But as it turns out, I’m not the only one who lives this way. Darting from joy and dwelling on sadness.

 

It’s just another way that we try to escape that missing-the-last-step-stomach-drop feeling that comes with vulnerability.

 

None of us are particularly fond of the delicate balancing act we must undertake in order to find connection and meaning in this life. Wearing our hearts on our sleeves, sharing our art with the world, showing up wherever we go.

 

There is so much at stake. Sometimes the risk feels like too much to ask.

 

I’d rather stay in bed than face the fear of rejection or open myself up to the judgement and criticism of others. 

 

Unfortunately, as I’ve got older I have come to realise that all the best bits in life require vulnerability.

 

Those laughing-until-you-can’t-breathe friendships. That flying feeling of sharing something you’ve created with complete strangers. The dizzy dancing rush of saying I love you for the first time. Blushing when someone compliments your cooking. Traveling some place not yet explored and losing your sentiment in translation. 

 

vulnerability, feeling vulnerable, feeling joy, courage, brave, daring greatly, brene brown, inspirational, motivational, joy, intentional living

 

I used to hide from the joy because I wasn’t brave enough to reach that depth of vulnerability.

 

But now that I recognize this problem I’m striving to have the courage to feel joy.

 

Whenever I find myself softened by happiness, instead of allowing the sinking feeling of weakness to set in,  I’m practicing the art of gratitude.

Giving thanks in that moment for the joy. Taking time to lean out onto the ledge, the uncomfortable, unknown abyss that stretches before me.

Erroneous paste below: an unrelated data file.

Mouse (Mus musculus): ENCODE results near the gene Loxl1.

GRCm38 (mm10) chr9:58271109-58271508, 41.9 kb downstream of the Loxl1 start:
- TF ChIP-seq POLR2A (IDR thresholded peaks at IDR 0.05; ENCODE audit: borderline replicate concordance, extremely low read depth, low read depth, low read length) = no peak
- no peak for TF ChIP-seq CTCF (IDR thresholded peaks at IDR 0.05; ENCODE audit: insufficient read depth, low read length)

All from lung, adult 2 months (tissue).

Observing the way it makes me want to squirm and choosing to bravely trek onwards regardless.

 

So I’ll hug my friends extra tightly. I’ll smile even wider at the words I write. I’ll unclench my fists and relax my tense shoulders.

 

This is what it means to love loudly, to live wholeheartedly.

 

We share all of ourselves with others. Every last messy, imperfect bit. We know that vulnerability is strength not weakness so we force the shadows back and allow ourselves to feel the light.


 

I know now that feeling joy is incredibly courageous. It’s so very brave to allow ourselves to dive headfirst into such a powerful and unpredictable emotion.

 

But in the end both the joy and the sadness teach us what is truly valuable in life.

 

I consider it a privilege to feel sadness and to fear loss because it means I have something worth fighting for, living for, and loving with all I have.

 

For me, daring greatly means dropping my shield and welcoming the joy even though it terrifies me. That’s the most challenging, audacious and rewarding work that can be done.

Facing up to the fear of rejection

the-fear-of-rejection

I realized a long time ago that I am an introvert and not just that, but I am the worst kind of introvert.

A shy one.

For me, navigating social situations is as violent and harrowing an experience as walking across a minefield.

 

I come away feeling exhausted. The kind of tired that seems to stretch through your bones making you limp and lifeless.

 

As a child I remember the world feeling big and garish. Going new places or having to make new friends arose the same feeling inside of me as losing my mum in the supermarket. A wild-eyed, pursed-lipped panic.

 

I thought as I grew older the feeling would fade but I’ve carried the same trouble with me into adulthood.  

 

The root of my shyness, as with most afflictions of the heart, is fear.

 

The fear that causes my voice to catch in my throat. The fear that suppresses my innate urge to love others. The fear that dulls the kaleidoscope of colours in this world.

 

The fear of rejection.

 

It has always plagued me. Sneakily crawling back into my life as it takes on new shapes and forms.


 

My fear of rejection causes me to shrink, inhibiting the hospitality that gives me life.

 

One of my greatest joys is welcoming people into our home.

 

I think that’s why I love food so much, because it brings us together. We gather around slices of pizza or steaming bowls of soup and we are united as one.

 

I’ve always hoped that someday I will be lucky enough to have a home with a gigantic kitchen and dining table so there will always be space to pull up one more chair.

 

But the desire to make people feel welcome, to talk to strangers and to make new friends is shadowed by this belief that they won’t like me.